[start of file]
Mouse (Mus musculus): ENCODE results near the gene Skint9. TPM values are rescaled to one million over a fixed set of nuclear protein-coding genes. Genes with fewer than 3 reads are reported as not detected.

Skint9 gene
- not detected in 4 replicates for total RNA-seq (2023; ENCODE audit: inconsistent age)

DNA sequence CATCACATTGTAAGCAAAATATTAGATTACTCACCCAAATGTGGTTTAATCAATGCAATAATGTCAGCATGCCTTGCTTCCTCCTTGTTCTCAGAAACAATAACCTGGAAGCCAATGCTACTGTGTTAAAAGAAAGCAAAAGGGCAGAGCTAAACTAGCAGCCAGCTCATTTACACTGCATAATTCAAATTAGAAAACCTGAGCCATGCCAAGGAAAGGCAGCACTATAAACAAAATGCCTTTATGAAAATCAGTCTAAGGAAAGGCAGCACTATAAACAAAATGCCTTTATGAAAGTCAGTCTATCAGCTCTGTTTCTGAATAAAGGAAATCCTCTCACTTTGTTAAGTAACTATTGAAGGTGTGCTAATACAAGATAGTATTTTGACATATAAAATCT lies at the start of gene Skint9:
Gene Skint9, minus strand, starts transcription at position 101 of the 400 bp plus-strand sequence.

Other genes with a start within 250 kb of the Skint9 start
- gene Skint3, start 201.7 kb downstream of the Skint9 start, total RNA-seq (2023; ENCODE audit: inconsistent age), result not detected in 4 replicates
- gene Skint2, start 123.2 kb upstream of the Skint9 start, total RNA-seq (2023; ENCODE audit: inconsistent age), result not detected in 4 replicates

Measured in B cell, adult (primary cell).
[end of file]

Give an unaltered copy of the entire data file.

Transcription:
Mouse (Mus musculus): ENCODE results near the gene Skint9. TPM values are rescaled to one million over a fixed set of nuclear protein-coding genes. Genes with fewer than 3 reads are reported as not detected.

Skint9 gene
- not detected in 4 replicates for total RNA-seq (2023; ENCODE audit: inconsistent age)

DNA sequence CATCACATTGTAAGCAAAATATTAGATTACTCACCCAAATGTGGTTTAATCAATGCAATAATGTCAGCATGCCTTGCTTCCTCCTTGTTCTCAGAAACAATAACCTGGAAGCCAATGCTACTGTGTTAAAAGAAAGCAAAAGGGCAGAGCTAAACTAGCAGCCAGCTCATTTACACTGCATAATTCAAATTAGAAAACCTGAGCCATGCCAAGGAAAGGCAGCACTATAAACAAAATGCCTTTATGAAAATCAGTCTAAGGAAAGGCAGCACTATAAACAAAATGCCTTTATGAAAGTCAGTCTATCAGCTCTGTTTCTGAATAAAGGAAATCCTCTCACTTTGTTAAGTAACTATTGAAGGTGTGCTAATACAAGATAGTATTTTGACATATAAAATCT lies at the start of gene Skint9:
Gene Skint9, minus strand, starts transcription at position 101 of the 400 bp plus-strand sequence.

Other genes with a start within 250 kb of the Skint9 start
- gene Skint3, start 201.7 kb downstream of the Skint9 start, total RNA-seq (2023; ENCODE audit: inconsistent age), result not detected in 4 replicates
- gene Skint2, start 123.2 kb upstream of the Skint9 start, total RNA-seq (2023; ENCODE audit: inconsistent age), result not detected in 4 replicates

Measured in B cell, adult (primary cell).